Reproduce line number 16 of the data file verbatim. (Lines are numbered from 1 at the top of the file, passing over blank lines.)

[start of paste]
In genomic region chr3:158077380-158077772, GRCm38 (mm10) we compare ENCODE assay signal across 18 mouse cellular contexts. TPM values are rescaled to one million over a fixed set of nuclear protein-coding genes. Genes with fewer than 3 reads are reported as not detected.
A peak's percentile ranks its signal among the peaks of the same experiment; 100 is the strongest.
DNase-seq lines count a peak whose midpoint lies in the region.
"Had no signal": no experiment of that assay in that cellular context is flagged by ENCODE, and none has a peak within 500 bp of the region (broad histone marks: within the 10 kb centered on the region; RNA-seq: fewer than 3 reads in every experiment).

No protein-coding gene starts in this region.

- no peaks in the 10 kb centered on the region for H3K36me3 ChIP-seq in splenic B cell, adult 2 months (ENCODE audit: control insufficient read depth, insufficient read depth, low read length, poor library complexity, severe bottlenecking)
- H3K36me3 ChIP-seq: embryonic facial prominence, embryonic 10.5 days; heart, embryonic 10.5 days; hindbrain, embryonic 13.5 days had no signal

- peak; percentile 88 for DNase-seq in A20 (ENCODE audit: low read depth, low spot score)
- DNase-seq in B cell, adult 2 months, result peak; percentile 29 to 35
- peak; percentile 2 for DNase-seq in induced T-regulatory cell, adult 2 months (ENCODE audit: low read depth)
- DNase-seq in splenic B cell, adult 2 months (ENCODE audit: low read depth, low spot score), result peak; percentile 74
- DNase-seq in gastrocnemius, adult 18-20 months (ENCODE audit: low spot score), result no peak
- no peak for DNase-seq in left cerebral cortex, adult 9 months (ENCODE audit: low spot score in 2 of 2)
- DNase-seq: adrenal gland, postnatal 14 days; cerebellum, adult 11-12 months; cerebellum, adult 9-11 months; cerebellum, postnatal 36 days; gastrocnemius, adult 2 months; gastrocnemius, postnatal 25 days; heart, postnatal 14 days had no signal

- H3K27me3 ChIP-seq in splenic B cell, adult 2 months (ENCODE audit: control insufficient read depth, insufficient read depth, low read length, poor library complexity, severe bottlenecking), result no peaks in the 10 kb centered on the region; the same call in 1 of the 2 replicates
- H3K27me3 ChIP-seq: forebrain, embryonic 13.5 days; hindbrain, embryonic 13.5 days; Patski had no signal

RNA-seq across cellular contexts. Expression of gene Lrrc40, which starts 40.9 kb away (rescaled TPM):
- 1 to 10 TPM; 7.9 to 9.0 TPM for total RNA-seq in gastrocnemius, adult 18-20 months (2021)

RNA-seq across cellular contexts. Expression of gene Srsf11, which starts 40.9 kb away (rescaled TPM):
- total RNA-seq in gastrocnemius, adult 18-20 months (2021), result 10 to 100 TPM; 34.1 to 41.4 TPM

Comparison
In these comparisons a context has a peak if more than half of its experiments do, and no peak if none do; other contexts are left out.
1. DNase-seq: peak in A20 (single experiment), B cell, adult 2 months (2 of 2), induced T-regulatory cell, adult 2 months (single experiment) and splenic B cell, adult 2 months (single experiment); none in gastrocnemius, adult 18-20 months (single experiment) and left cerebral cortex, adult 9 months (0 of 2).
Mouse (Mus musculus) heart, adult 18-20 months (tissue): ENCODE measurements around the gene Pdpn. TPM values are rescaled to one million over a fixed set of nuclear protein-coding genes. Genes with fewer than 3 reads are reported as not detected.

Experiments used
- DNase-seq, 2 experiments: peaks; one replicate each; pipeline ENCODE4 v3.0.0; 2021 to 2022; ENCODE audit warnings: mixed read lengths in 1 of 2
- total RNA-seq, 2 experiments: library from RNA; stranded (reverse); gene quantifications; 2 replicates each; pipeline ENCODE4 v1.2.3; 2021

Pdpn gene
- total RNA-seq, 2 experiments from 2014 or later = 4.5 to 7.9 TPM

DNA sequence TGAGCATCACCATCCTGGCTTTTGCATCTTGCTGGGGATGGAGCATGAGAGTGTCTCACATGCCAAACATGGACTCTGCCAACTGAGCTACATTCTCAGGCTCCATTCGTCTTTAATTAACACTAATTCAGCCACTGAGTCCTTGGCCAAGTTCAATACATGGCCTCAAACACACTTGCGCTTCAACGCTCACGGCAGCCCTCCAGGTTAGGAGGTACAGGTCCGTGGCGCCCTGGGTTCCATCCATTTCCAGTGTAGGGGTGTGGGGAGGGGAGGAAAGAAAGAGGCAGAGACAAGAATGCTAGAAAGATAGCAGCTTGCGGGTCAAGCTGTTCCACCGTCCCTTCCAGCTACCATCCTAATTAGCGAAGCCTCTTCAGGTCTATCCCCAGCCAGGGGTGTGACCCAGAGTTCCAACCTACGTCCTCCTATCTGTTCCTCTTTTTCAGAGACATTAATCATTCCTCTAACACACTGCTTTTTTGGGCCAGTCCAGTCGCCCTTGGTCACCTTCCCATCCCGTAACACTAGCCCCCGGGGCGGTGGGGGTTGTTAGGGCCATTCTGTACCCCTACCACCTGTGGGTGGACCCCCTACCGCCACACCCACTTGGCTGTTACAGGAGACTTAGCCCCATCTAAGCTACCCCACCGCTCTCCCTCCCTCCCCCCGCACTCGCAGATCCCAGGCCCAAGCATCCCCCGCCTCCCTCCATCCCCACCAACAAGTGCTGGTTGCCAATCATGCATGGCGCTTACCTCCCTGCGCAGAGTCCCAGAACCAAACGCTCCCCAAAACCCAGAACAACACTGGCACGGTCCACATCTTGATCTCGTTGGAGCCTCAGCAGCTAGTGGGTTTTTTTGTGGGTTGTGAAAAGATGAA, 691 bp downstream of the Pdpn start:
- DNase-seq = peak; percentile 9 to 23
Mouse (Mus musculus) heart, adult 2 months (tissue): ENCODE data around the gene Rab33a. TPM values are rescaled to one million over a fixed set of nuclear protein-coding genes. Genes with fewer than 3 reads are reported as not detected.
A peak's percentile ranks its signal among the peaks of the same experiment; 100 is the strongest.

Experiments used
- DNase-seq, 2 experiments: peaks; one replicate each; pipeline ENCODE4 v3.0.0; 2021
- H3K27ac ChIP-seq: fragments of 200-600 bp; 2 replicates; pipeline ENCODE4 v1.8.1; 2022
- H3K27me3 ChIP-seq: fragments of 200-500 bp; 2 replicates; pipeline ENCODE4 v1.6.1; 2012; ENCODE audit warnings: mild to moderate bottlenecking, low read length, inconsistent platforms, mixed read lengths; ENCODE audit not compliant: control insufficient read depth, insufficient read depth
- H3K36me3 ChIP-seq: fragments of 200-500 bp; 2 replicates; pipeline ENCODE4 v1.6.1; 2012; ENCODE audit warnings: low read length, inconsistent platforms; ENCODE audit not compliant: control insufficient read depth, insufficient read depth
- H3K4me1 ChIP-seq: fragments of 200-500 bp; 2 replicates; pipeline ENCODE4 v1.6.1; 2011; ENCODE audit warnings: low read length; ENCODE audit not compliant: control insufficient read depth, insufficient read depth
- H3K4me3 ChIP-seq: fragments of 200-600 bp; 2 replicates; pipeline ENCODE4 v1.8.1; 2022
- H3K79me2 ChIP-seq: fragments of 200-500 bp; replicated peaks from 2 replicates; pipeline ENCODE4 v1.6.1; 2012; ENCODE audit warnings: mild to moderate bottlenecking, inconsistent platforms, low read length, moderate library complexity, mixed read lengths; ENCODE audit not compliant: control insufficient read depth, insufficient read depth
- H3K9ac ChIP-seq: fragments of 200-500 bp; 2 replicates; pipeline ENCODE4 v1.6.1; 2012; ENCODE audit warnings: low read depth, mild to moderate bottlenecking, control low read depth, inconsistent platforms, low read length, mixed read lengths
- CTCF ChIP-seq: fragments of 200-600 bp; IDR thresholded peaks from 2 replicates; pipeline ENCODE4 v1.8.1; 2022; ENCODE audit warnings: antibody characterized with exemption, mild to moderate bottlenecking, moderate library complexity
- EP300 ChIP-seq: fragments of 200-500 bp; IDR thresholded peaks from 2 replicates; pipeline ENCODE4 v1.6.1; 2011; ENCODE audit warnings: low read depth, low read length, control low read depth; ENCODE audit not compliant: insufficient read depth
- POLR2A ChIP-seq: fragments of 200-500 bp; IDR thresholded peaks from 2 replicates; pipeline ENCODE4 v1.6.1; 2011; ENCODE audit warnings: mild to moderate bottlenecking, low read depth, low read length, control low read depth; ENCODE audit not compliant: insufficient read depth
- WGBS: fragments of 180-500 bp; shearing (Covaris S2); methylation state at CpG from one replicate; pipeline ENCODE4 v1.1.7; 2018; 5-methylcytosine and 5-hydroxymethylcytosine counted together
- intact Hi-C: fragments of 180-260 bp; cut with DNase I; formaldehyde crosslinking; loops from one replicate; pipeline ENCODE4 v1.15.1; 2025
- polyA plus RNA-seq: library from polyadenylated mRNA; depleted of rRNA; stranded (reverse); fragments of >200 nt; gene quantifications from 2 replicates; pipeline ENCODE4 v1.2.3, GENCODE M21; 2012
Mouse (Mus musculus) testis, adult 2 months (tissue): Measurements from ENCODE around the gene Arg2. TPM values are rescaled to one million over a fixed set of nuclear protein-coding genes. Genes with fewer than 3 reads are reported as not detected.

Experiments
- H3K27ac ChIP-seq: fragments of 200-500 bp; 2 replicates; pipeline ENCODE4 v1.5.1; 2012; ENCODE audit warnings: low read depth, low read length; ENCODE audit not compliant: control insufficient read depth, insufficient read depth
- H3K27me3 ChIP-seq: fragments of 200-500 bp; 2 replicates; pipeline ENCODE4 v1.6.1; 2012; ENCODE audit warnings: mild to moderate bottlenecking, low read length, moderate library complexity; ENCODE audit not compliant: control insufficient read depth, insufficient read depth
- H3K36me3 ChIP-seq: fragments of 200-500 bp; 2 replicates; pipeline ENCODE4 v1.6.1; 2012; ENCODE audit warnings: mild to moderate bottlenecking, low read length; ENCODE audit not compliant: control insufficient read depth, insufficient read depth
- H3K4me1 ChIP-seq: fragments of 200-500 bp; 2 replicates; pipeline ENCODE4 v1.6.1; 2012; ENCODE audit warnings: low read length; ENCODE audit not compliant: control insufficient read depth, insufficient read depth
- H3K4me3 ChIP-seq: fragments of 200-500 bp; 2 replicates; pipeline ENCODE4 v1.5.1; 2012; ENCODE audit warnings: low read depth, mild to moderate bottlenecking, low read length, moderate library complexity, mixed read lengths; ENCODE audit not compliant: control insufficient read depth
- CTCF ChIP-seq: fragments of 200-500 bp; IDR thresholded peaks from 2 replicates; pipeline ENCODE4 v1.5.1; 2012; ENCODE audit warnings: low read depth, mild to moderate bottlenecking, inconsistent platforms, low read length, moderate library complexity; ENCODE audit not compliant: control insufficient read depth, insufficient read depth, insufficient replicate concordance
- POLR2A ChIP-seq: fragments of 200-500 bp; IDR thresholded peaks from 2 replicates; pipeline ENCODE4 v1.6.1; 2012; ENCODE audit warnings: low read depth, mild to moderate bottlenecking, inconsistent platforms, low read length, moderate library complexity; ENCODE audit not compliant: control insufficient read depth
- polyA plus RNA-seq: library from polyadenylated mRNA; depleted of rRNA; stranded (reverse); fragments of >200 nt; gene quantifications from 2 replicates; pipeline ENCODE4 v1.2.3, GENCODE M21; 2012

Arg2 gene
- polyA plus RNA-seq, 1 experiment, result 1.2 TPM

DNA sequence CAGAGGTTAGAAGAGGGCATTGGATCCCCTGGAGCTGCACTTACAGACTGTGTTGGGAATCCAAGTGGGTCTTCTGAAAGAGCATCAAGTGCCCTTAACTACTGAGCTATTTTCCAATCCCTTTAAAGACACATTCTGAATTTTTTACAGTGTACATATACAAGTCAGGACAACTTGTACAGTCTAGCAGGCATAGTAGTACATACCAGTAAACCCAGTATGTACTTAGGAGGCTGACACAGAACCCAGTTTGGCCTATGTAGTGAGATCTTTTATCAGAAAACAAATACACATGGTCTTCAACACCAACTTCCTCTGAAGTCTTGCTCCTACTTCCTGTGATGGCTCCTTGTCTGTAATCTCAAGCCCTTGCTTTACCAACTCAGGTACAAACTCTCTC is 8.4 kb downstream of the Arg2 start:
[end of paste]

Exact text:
- H3K27me3 ChIP-seq: forebrain, embryonic 13.5 days; hindbrain, embryonic 13.5 days; Patski had no signal